My future is very unclear to me, but I am not concerned on account of it. I behave in a similar fashion regarding my past; on the whole, I forget it very quickly, and only changes in and strengthening of character show me, now and then, that I have experienced it. With such a way of life, one becomes surprised by one's own educational progress, without apprehending it; and I do not deny that this has advantages, since the constant consideration and weighing of simple manifestations of character is usually disruptive and seems to stunt its growth slightly. Of course, sometimes it seems to me as if such a conscious continual way of living has just an ostensible or temporarily disruptive effect. Think of the foot soldier who initially fears to forget how to walk at all if he is taught the consciousness of lifting his own foot, and in the process keeps track of his mistakes. It only depends on his conforming to a second nature; then he walks just as freely as before. It is very easy to find the moral of this fable and the following pages will show that I have discovered it. I want to reflect upon myself, and in order not to have to begin abruptly with just the "present," I want to mention something about the course of the last two years. Two years! At this age! How do young creatures not absorb everything then, what paws do not leave an impression in the soft clay!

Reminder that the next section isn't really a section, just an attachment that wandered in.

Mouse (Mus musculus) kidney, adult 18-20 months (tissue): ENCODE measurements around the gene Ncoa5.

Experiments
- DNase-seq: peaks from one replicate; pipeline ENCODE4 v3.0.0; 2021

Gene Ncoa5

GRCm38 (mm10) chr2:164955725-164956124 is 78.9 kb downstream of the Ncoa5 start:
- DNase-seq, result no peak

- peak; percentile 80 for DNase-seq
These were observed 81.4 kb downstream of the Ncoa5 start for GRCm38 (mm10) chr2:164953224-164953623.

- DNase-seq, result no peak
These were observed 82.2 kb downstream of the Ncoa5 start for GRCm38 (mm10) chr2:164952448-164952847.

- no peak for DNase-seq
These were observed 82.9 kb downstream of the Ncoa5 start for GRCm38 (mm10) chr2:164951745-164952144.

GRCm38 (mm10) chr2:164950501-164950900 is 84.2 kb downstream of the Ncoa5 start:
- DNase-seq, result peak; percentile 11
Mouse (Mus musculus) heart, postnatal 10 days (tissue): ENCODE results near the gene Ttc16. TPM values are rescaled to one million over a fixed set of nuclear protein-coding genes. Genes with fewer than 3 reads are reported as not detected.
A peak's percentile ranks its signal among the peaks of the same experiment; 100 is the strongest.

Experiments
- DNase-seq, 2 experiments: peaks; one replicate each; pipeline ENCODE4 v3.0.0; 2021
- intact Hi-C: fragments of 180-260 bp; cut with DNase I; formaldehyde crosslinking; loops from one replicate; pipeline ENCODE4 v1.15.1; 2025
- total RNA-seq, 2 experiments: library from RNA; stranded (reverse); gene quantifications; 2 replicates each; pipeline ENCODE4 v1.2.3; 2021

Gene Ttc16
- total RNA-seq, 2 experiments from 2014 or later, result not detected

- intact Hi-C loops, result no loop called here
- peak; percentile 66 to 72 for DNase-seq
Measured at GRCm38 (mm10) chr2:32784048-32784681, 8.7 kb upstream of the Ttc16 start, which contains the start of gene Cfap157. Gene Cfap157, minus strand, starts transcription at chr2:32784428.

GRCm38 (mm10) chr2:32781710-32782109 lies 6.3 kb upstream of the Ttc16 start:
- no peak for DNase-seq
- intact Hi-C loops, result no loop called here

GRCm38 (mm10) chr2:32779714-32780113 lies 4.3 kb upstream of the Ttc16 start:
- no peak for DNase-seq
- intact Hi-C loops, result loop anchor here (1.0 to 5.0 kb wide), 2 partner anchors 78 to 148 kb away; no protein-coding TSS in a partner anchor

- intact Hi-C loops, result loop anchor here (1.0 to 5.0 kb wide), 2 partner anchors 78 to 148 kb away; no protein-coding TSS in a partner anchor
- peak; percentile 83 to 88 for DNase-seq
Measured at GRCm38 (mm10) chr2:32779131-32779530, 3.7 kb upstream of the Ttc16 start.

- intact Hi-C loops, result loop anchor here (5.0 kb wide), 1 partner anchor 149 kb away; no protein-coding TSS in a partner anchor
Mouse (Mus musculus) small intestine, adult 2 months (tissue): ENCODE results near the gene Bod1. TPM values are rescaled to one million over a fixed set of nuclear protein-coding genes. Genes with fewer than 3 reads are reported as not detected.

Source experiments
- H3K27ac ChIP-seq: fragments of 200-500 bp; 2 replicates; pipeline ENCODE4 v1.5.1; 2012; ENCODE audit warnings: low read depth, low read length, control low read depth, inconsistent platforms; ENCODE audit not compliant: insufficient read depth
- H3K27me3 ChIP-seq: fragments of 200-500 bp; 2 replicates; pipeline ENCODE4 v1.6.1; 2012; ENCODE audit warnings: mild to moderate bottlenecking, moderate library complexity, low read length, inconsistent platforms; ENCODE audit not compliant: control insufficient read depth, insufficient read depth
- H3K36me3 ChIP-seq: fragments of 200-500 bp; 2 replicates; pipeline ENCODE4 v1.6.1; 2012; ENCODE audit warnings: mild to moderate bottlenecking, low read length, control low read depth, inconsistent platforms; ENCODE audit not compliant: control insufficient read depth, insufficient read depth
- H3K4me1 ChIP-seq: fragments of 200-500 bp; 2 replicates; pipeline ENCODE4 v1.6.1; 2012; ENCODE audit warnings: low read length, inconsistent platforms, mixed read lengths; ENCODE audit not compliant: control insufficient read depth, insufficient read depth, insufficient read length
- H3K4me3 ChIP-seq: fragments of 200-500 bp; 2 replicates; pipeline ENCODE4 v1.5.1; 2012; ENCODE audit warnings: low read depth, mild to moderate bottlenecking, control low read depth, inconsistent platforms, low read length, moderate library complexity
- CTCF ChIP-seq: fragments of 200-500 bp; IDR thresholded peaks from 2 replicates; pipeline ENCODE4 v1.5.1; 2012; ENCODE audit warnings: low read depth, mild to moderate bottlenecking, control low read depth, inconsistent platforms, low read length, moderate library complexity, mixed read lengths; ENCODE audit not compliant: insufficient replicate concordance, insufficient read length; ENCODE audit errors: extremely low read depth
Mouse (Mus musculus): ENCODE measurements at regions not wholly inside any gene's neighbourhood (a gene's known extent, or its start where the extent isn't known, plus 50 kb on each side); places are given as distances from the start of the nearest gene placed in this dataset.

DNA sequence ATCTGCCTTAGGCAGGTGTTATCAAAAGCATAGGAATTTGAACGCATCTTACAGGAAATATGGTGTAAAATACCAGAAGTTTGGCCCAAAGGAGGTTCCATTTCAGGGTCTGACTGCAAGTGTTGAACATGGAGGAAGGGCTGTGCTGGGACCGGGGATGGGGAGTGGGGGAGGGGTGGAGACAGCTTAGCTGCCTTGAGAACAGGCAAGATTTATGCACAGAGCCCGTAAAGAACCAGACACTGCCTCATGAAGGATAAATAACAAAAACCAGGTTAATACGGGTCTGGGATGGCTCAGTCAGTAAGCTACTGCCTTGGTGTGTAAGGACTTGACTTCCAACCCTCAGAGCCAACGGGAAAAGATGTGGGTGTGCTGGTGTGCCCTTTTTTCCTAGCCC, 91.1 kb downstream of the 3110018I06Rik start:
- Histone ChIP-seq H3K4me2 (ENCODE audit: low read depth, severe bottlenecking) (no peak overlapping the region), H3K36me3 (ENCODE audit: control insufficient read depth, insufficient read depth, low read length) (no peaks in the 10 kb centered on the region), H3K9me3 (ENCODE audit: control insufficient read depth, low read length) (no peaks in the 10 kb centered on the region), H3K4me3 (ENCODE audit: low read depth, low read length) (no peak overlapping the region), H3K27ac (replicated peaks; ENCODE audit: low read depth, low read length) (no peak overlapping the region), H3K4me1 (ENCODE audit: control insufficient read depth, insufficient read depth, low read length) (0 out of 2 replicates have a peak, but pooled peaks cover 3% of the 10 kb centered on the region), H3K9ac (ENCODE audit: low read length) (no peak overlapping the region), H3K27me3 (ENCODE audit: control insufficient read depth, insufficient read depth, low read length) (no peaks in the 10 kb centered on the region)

I left Bonn like a fugitive. Around midnight, as my friend Mushacke1 accompanied me to the banks of the Rhine where we awaited the steamer's arrival from Köln, there were no melancholy feelings in me, to have to leave such a beautiful place and such a prosperous land, to depart from a troop of young comrades. Rather, it was precisely the latter who were driving me away. I no longer want to be unjust to these kind people, as I often was in the past. But my nature found no satisfaction [....]